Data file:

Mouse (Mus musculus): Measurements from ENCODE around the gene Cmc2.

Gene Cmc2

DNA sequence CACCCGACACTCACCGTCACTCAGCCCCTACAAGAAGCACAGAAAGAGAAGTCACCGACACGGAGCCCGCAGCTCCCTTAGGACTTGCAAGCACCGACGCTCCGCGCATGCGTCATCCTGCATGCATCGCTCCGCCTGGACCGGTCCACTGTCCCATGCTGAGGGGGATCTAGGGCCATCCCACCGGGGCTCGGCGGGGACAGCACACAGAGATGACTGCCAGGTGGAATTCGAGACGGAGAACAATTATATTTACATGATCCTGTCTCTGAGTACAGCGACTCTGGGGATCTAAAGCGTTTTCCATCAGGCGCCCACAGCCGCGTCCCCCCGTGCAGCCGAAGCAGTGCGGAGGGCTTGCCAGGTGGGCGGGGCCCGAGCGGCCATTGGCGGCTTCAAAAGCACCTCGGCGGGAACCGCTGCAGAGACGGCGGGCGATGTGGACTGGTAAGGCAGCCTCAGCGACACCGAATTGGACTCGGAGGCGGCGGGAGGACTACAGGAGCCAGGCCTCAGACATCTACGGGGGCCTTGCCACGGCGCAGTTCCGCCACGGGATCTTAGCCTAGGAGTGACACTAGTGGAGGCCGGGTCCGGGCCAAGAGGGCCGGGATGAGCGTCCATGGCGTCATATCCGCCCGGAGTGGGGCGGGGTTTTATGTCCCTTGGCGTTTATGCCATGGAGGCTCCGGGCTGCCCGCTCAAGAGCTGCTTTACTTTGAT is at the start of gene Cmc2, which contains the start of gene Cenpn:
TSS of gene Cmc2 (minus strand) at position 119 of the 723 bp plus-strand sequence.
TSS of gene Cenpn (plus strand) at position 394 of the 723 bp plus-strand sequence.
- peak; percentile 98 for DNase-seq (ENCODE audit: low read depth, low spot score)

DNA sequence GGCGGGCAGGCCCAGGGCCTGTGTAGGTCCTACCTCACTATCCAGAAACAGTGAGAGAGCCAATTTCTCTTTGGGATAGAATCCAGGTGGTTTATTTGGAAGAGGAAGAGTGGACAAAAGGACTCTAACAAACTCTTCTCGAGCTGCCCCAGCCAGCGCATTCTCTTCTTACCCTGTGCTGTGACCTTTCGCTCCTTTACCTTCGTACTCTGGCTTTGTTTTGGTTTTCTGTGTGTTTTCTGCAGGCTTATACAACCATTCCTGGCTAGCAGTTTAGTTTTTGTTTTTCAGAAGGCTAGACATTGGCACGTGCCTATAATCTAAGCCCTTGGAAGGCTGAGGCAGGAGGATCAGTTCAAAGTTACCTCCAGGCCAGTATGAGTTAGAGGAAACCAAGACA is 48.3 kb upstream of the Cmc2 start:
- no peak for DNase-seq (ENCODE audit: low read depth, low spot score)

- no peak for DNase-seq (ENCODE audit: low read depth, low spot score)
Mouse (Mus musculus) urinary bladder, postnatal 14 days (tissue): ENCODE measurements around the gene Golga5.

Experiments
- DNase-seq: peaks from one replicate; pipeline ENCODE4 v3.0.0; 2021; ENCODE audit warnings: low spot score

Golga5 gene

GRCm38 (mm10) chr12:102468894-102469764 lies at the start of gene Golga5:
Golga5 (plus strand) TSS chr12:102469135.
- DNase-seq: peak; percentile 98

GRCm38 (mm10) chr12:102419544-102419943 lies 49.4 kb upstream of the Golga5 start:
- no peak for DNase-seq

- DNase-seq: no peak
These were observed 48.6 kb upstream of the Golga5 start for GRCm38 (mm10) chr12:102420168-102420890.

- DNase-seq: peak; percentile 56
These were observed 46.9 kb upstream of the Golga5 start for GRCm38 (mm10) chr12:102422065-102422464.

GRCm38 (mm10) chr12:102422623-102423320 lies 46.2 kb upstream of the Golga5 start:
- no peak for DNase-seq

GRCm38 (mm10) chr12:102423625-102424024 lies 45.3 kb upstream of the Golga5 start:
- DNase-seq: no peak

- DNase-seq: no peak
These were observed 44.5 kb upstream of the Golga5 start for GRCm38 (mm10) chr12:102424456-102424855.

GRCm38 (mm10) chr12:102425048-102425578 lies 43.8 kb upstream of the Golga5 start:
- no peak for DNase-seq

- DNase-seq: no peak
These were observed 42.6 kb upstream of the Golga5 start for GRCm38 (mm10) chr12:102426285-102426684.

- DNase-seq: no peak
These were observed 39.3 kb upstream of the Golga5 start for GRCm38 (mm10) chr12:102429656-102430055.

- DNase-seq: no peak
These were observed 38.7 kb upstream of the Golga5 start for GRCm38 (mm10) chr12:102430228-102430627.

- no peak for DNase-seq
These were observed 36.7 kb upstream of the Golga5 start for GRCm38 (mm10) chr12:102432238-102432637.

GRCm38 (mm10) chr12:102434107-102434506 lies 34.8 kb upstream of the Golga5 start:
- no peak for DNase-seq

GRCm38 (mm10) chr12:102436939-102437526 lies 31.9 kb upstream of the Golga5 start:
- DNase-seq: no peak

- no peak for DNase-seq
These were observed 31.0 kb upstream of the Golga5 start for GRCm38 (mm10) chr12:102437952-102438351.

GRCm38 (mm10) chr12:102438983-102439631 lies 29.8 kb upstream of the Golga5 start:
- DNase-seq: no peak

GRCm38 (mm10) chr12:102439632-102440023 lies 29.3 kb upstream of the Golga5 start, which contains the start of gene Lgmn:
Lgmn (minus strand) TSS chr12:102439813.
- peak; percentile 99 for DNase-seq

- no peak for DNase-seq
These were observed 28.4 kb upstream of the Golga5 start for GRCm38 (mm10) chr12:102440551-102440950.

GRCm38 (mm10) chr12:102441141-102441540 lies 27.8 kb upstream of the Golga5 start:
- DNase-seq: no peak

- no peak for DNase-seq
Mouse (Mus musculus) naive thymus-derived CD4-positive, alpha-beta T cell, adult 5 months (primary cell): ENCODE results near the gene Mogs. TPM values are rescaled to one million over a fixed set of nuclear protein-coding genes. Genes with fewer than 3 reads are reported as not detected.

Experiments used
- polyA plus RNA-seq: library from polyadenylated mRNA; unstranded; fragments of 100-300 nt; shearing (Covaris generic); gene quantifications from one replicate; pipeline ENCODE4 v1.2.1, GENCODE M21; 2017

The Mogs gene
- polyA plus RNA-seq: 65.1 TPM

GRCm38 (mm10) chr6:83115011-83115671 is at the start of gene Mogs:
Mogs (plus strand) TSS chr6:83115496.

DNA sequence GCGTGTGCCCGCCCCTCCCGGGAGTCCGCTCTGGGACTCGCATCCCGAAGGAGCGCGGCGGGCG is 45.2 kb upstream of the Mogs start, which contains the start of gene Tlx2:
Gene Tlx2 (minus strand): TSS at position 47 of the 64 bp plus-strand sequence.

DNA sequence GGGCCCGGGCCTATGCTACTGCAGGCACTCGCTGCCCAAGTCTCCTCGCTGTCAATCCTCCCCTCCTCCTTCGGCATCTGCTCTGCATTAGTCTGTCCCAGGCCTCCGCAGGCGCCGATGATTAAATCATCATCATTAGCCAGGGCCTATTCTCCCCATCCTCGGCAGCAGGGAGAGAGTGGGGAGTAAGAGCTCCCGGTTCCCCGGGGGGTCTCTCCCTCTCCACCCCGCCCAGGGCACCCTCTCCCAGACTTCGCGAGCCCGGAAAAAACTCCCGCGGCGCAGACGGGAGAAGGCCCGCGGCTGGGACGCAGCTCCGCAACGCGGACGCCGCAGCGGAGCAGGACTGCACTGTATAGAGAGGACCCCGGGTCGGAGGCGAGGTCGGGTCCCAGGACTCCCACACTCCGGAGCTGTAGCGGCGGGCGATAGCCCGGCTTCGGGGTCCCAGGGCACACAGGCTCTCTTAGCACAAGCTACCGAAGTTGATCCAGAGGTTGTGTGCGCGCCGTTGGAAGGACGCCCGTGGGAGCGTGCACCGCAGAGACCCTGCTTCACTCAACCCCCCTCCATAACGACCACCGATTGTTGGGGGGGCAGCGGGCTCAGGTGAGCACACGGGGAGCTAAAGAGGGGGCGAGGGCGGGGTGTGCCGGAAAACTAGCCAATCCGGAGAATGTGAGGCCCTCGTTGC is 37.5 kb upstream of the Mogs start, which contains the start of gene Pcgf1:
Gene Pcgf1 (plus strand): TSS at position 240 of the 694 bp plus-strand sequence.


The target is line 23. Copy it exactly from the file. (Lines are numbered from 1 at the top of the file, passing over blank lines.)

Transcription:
GRCm38 (mm10) chr12:102422623-102423320 lies 46.2 kb upstream of the Golga5 start: